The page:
By Wildu du Plessis, Head of Africa, Baker McKenzie
As African businesses begin to recover and build the necessary resilience to successfully navigate COVID-19 disruption, a focus on Environmental Social and Governance (ESG) strategies is proving essential for long-term success. In order to stay competitive, organisations based in Africa are engaging meaningfully with ESG to build robust sustainability strategies that comply with global and local mandatory and voluntary ESG standards and codes, and which fit in with their overall strategic priorities.
The definition of Environmental, Social and Governance (ESG) encompasses a broad range of issues across the spectrum of Environmental (climate change, biodiversity, waste, water and resource use, pollution), Social (human rights, labour practices, HSE, diversity); and Governance (corporate governance, ethics, compliance) matters.
Post-COVID-19, the discussions around ESG are resulting in an added emphasis on the Social aspect – which focuses on protecting the health of an organisation’s workers and the wider local populations in which these businesses are based. Organisations are looking at ways to build better social programmes that are more resilient to future pandemics and ensure good business practice. A focus on issues such as enhancing considerations around the health and safety of employees and communities, implementing diverse and inclusive workplace cultures, and building good management teams that are able to pull employees together in virtual settings, will put companies in a strong position to move forward.
As climate change impacts become clearer and nearer, there is also an added emphasis on the Environment aspect of ESG. There is a major role for ESG policies to play in mitigating some of the effects of climate change, through planning and building for hotter temperatures, higher sea levels and more extreme weather conditions, for example. Organisations are adopting new strategies that address climate change risk and identify the sustainable opportunities that arise from addressing climate concerns. To regulate this, there are likely to be developments from African regulators in the near future that address climate risk disclosure requirements for businesses operating in the continent.
The Governance aspect has also been emphasized by the pandemic, with an increased focus on due diligence around compliance with regards to anti-bribery and corruption, data privacy and cyber security legislation, for example. ESG risk management is expected to become a mainstream component of corporate due diligence programmes, and corporate boards are being held accountable for their ESG practices by their shareholders, stakeholders and management teams.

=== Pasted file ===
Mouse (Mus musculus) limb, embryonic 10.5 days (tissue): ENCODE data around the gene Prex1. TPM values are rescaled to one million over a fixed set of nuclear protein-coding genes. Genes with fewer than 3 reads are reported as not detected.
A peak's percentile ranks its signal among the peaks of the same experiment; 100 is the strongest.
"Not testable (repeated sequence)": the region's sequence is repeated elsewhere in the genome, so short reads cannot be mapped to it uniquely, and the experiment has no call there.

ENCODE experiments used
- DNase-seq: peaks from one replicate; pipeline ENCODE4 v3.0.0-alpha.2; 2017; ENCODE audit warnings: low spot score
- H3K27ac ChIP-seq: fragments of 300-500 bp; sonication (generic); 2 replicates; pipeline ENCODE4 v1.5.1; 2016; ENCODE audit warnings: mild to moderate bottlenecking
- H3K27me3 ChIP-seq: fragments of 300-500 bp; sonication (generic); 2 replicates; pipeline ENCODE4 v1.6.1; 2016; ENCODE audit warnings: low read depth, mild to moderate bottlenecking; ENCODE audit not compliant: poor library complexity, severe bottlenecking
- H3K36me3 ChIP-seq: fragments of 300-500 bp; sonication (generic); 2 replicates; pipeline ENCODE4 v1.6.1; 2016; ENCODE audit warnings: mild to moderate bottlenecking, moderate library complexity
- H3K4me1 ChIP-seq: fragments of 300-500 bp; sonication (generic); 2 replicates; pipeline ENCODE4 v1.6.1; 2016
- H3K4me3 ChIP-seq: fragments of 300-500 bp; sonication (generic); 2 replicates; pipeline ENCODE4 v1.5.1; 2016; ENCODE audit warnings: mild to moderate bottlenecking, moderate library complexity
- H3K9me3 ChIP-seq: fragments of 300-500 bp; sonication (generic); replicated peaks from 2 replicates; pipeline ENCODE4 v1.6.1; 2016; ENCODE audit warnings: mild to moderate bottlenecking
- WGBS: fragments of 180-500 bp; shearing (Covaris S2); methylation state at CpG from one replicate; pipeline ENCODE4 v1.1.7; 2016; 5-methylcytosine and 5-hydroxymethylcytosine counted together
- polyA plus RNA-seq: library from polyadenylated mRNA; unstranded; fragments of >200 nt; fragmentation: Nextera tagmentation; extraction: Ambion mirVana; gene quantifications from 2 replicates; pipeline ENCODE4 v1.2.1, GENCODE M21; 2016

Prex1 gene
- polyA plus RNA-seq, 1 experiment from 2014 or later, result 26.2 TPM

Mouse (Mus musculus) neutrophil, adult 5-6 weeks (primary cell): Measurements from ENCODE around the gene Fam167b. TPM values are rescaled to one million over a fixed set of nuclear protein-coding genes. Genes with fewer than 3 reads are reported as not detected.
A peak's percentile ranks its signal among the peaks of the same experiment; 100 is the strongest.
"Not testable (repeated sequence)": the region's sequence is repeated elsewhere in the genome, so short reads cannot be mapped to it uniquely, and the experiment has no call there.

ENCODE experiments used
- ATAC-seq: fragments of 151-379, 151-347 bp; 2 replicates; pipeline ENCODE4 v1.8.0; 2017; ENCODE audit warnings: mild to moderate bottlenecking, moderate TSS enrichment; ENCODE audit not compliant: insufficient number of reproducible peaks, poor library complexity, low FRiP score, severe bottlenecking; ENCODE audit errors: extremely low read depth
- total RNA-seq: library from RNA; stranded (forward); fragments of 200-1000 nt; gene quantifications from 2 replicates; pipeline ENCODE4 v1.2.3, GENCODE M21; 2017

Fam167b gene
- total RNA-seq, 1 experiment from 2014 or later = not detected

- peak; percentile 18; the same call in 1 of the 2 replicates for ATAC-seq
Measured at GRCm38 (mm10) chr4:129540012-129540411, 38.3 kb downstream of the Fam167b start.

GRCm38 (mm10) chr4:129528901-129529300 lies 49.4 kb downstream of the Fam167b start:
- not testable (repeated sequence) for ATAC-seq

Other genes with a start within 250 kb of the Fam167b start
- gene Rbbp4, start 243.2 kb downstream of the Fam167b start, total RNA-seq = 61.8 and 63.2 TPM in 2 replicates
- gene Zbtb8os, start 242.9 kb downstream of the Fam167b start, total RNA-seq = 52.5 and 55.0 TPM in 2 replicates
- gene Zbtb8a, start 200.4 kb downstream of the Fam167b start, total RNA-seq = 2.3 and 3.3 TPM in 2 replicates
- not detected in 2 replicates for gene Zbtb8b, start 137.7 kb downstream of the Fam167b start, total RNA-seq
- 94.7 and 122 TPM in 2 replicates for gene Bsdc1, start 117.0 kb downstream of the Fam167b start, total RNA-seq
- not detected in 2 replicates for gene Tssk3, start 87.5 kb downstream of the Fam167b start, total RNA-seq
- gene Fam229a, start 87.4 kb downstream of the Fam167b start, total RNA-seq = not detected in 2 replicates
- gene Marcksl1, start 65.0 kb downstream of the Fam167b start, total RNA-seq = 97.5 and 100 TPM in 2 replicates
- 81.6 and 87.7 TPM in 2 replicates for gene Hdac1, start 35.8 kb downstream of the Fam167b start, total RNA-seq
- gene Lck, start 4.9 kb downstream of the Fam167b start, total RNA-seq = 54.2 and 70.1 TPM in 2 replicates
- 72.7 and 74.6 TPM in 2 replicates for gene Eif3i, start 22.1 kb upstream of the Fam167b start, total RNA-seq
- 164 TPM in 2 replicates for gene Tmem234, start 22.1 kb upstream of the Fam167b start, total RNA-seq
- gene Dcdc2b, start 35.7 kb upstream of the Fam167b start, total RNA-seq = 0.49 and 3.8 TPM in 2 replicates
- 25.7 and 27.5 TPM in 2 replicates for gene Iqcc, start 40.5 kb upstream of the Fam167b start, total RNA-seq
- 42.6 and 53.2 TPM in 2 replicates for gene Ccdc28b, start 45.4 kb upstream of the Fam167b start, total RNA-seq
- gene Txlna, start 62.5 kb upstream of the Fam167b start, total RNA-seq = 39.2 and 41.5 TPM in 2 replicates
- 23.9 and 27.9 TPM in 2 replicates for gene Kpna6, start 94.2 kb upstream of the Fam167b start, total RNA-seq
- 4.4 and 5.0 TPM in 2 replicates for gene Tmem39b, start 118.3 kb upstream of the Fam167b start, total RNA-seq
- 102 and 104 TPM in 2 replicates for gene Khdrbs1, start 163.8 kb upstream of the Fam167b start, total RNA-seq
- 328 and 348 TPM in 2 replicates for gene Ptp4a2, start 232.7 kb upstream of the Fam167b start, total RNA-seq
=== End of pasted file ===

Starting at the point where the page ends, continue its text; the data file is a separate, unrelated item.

We already have some of the larger African jurisdictions with mandatory ESG and sustainability reporting frameworks and, going forward, we are expecting more and more African regulatorsto replace current voluntary frameworks with mandatory ones or to adopt new mandatory frameworks. In turn, organisations operating in Africa will seek guidance and more detail from corporate regulators on how they want to see ESG reported and the practices behind the reporting process.
In South Africa, there are a number of laws that govern ESG factors, including business and financial sector conduct, economic and social empowerment and environmental protection. Voluntary codes such as the King IV Code on corporate governance and the Code for Responsible Investing in South Africa also serve as a guide to businesses on ESG considerations. Other examples include Kenya, where the Capital Markets Authority introduced Stewardship and Corporate Governance Codes in 2017 and Nigeria, where the Nigerian Code of Corporate Governance was introduced in 2019. Globally, in addition to numerous country-specific laws, there are a plethora of voluntary sustainability focused codes and standards, including the UN Guiding Principles on Business and the Human Rights and UN Guiding Principles Reporting Framework.
Risks for non-compliance with the multitude of global and local laws, voluntary codes and best practices governing ESG factors range from criminal prosecution and hefty fines, to reputational risk and business failure as a result of not fulfilling ESG commitments. Alongside these developments, actual and perceived non-compliance with ESG regulations and best practices have engendered activist shareholder protests and action against the parent companies of global groups.
For African organisations, maintaining a long-term, sustainable strategy will ensure sound financial performance, full compliance with local and global laws and frameworks, and substantially increased resilience in a challenging post-pandemic environment.